Race to the Hep C Cure


Race to the Cure
Who are the biggest players now in eradicating hepatitis C?
by Larry Buhl

Beyond the implementation of the Affordable Care Act, one of the biggest healthcare stories of 2013 was the emerging race of pharmaceutical companies to bring new drugs to the market to cure hepatitis C.

The advent of direct-acting antiviral agents in 2011 started a revolution in hepatitis C treatment, but many people with hepatitis C and their providers are awaiting all-oral regimens that avoid the difficult side effects of interferon and ribavirin. By the beginning of 2014, four biotech leaders had emerged in the race to bring the simplest, easiest-to-tolerate HCV treatment regimen to the market.

Gilead Sciences appears to be the front-runner now. In December, Gilead’s Sovaldi (sofosbuvir) became the first all-oral treatment for certain hepatitis C genotypes 2 and 3 when it was approved by the U.S. Food and Drug Administration (FDA) as a component of a combination antiviral treatment regimen. The Sovaldi ribavirin-free regimen only requires patients to take one pill once a day.

Though Sovaldi is highly effective for genotypes 2 and 3, the big prize is an oral regimen for genotype 1, which accounts for two-thirds of all hep C patients. Gilead has some impressive mid-stage results for Solvadi combined with both ribavirin and its own ledipasvir on genotype 1 HCV patients: a ninety-five percent cure rate after eight weeks of treatment.

In even better news for patients who don’t want to take ribavirin, a dual oral regimen of daclatasvir (Bristol-Myers Squibb) plus Sovaldi cured more than ninety percent of chronic hepatitis C patients without interferon or ribavirin, according to a report in the January 16, 2014 issue of The New England Journal of Medicine. A series of new studies of this combination in difficult-to-treat groups including HIV/HCV coinfected people and liver transplant recipients are underway.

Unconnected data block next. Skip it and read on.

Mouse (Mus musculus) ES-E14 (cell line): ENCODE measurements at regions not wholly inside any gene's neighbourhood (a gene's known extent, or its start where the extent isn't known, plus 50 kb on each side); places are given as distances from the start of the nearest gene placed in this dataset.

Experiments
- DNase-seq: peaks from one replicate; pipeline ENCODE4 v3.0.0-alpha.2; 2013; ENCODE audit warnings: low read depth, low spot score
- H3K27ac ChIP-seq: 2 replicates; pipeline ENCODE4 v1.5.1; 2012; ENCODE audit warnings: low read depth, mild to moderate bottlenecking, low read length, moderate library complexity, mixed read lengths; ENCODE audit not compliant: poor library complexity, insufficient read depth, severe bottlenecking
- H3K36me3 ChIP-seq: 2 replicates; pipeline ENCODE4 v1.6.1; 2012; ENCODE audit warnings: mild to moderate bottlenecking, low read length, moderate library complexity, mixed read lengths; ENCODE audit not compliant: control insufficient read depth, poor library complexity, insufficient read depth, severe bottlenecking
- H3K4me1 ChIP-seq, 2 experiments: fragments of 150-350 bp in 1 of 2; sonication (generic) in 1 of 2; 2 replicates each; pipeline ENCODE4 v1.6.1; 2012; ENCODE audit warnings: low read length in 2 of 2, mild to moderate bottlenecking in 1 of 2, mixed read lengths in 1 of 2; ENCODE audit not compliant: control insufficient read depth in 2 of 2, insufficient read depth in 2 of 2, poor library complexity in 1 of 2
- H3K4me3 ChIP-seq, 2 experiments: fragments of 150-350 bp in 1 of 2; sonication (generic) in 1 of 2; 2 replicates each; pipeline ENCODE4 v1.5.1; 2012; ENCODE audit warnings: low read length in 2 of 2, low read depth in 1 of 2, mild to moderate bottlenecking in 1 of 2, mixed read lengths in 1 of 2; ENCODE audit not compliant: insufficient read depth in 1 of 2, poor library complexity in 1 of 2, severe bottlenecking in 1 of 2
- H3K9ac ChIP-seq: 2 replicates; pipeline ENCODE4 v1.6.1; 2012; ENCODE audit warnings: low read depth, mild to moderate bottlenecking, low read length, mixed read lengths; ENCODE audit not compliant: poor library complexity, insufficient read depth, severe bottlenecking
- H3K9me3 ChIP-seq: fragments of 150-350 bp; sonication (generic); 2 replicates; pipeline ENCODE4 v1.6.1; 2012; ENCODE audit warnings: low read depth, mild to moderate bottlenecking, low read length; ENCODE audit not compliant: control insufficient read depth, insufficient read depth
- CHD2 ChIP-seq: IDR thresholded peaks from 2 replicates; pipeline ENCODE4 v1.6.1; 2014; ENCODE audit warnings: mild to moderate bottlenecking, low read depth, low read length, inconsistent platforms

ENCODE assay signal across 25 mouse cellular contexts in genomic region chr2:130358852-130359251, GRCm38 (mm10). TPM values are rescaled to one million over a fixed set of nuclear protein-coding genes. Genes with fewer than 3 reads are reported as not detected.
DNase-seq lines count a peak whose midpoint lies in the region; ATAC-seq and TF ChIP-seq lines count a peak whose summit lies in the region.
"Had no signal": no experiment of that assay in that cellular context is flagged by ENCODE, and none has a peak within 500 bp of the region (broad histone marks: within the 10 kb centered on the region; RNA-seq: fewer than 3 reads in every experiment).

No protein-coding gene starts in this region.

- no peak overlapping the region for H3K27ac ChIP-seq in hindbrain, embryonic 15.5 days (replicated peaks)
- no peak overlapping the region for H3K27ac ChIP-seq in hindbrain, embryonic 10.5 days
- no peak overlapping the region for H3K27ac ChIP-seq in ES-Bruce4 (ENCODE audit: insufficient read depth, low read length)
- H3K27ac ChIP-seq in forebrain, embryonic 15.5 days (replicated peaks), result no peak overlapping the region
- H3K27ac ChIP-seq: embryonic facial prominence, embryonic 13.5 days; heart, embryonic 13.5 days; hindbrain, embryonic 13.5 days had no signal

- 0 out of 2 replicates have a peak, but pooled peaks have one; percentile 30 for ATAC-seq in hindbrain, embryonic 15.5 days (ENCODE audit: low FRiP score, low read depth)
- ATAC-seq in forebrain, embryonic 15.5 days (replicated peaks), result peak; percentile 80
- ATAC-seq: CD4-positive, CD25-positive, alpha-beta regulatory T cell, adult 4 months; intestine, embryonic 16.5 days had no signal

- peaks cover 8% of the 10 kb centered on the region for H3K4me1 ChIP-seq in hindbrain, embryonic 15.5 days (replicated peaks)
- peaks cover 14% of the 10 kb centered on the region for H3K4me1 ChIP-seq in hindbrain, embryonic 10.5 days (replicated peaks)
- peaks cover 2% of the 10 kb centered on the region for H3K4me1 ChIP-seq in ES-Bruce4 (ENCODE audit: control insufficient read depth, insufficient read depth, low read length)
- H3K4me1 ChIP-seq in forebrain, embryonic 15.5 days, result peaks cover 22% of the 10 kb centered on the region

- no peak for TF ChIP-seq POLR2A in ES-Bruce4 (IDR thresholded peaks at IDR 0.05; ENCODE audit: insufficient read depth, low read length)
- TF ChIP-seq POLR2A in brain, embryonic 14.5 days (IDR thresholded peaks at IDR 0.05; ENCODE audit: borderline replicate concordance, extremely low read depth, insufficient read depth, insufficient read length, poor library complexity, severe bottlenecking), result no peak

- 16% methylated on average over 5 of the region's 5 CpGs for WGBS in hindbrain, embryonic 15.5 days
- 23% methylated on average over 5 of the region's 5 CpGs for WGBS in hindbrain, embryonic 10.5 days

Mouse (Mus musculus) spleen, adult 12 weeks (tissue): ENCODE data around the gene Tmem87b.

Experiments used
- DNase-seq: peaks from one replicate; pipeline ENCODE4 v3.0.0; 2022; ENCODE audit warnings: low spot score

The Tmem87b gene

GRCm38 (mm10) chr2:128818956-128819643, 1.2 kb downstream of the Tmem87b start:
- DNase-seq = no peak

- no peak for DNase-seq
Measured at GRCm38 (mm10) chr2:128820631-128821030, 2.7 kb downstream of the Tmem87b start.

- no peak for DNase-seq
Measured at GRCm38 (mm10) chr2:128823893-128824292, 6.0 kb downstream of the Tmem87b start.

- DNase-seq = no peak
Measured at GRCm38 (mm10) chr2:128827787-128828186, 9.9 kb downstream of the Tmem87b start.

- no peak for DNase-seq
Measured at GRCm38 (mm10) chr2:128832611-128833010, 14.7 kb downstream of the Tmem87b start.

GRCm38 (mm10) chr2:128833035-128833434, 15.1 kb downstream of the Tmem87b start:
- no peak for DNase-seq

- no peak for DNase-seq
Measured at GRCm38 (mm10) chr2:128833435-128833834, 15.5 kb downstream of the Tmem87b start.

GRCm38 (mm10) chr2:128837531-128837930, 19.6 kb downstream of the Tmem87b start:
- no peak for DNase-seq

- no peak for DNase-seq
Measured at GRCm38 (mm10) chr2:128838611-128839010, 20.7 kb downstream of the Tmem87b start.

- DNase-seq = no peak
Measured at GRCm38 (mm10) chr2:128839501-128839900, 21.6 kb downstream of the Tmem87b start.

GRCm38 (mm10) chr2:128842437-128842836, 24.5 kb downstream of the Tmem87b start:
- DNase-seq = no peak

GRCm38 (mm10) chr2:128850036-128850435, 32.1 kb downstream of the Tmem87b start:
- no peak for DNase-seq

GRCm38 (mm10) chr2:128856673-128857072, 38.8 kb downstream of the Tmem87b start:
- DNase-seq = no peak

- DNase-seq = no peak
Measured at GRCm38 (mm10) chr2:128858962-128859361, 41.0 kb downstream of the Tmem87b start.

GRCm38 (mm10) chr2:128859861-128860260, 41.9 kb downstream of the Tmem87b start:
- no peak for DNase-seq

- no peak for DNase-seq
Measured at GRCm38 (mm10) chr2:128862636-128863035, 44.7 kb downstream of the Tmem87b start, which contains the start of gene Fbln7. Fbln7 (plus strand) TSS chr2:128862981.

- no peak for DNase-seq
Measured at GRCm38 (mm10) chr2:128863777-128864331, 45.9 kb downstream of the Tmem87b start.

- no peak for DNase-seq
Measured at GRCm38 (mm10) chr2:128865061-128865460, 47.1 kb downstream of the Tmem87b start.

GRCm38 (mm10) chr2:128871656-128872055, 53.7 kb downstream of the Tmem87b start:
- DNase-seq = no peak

Janssen Pharmaceuticals is another in the pack. In November the FDA approved simeprevir (Olysio), an oral, direct-acting antiviral agent used for treating HCV as part of an antiviral treatment regimen in combination with interferon and ribavirin in genotype 1 infected adults with compensated liver disease, including cirrhosis. Janssen (part of Johnson & Johnson) says Olysio may benefit patients with chronic hepatitis C, including those who are treatment naïve or who have failed prior interferon-based therapy.

Bristol-Myers Squibb is preparing to offer an all-oral regimen including daclatasvir, asunaprevir, and BMS-791325. Last April, Bristol-Myers Squibb announced positive Phase II results for the combo. Up to ninety-four percent of patients were cured of hepatitis C after twenty-four weeks of treatment. Bristol-Myers Squibb is now in Phase III testing of the three-drug combo, and the company expects the regimen to reach the market sometime in 2014. This, in addition to the aforementioned positive results from the combination of daclatasvir and Sovaldi (Gilead) puts Bristol-Myers Squibb in contention to grab a big share of the HCV drug market, analysts say.

AbbVie Inc. announced in December that its all-oral HCV therapy cured ninety-six percent of difficult-to-treat genotype 1a patients in a late-stage clinical trial after twelve weeks. However, its ability to compete could be hampered by a larger number of pills that must be taken: three experimental direct acting antiviral drugs that each attack a different target necessary for virus replication, plus the ribavirin. The drugs are the protease inhibitor ABT-450, whose effect is boosted by a widely used antiviral called ritonavir; the polymerase inhibitor ABT-333, and ABT-267 from a highly promising new class known as NS5A inhibitors.

The company has four more Phase III trials underway, and is also testing its drugs without ribavirin. But other companies are shooting for combination regimens that involve just one or two pills a day, giving them a big advantage over AbbVie in the race.

Alliances and combinations also make for a crowded market. Right now, the race to be the first with a simpler, all-oral regimen for HCV looks more cooperative than competitive as companies test their drugs with other companies’ offerings. As an example, now that sofosbuvir has been approved by the FDA, Bristol-Myers Squibb is able use it in combination studies with daclatasvir. Three such Phase III trials are now underway, though not yet recruiting participants.

Then again, which drug maker wins market share for HCV drug regimens matters less to HCV patients than who can provide the easiest and most tolerable—and most affordable—regimen. The global need for hepatitis C therapies is big and growing. More than 170 million are infected worldwide, according to the World Health Organization and up to 30,000 more are likely to be diagnosed with the disease each year in the United States. Those projections have drug wholesaler Express Scripts expecting the spending in the U.S. on hepatitis C to quadruple over the next three years. No matter who “wins” the market share, the amount of attention and money spent on treating HCV should be good news for the millions of infected people around the world.

Larry Buhl is a radio news reporter, screenwriter, and novelist living in Los Angeles. His young adult novel, The Genius of Little Things, debuted last year.